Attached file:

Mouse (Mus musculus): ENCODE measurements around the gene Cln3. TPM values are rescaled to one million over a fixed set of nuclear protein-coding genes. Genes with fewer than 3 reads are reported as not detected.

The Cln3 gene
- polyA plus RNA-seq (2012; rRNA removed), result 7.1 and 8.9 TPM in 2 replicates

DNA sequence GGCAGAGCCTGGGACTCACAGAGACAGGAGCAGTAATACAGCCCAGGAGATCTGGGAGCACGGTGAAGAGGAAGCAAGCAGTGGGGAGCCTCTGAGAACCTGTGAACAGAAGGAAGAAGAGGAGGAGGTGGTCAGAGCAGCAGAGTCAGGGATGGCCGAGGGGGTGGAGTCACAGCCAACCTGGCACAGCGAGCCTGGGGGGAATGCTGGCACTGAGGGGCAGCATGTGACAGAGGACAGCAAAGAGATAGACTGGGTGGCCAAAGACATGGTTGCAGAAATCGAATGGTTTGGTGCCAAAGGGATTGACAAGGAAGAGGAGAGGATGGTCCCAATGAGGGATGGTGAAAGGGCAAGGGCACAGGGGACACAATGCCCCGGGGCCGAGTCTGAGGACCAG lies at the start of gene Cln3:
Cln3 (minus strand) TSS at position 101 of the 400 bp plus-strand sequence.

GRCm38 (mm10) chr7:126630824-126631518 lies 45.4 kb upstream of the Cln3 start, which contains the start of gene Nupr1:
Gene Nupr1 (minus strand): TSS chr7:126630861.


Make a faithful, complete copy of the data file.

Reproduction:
Mouse (Mus musculus): ENCODE measurements around the gene Cln3. TPM values are rescaled to one million over a fixed set of nuclear protein-coding genes. Genes with fewer than 3 reads are reported as not detected.

The Cln3 gene
- polyA plus RNA-seq (2012; rRNA removed), result 7.1 and 8.9 TPM in 2 replicates

DNA sequence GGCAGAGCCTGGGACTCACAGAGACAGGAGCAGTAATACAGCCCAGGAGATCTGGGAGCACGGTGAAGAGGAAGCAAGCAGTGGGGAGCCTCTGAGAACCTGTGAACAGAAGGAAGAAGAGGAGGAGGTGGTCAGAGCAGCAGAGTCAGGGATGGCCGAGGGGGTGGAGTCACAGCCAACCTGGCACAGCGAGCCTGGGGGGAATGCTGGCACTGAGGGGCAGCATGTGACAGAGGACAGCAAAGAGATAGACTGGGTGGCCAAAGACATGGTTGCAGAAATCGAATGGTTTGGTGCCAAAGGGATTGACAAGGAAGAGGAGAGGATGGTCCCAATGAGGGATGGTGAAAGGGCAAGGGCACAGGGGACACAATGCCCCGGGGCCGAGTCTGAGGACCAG lies at the start of gene Cln3:
Cln3 (minus strand) TSS at position 101 of the 400 bp plus-strand sequence.

GRCm38 (mm10) chr7:126630824-126631518 lies 45.4 kb upstream of the Cln3 start, which contains the start of gene Nupr1:
Gene Nupr1 (minus strand): TSS chr7:126630861.